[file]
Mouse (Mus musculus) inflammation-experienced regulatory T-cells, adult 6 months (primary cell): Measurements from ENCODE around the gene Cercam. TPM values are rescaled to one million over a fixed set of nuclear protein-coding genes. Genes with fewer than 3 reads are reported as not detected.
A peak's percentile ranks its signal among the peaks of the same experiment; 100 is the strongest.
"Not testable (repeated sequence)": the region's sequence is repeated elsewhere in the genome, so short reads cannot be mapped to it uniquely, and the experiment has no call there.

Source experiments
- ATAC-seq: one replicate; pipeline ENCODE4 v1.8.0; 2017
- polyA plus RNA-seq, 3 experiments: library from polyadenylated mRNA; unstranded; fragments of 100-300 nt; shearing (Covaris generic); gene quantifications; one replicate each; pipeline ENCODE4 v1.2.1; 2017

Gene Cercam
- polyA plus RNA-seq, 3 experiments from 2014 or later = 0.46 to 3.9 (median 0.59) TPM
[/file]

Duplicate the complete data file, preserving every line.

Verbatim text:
Mouse (Mus musculus) inflammation-experienced regulatory T-cells, adult 6 months (primary cell): Measurements from ENCODE around the gene Cercam. TPM values are rescaled to one million over a fixed set of nuclear protein-coding genes. Genes with fewer than 3 reads are reported as not detected.
A peak's percentile ranks its signal among the peaks of the same experiment; 100 is the strongest.
"Not testable (repeated sequence)": the region's sequence is repeated elsewhere in the genome, so short reads cannot be mapped to it uniquely, and the experiment has no call there.

Source experiments
- ATAC-seq: one replicate; pipeline ENCODE4 v1.8.0; 2017
- polyA plus RNA-seq, 3 experiments: library from polyadenylated mRNA; unstranded; fragments of 100-300 nt; shearing (Covaris generic); gene quantifications; one replicate each; pipeline ENCODE4 v1.2.1; 2017

Gene Cercam
- polyA plus RNA-seq, 3 experiments from 2014 or later = 0.46 to 3.9 (median 0.59) TPM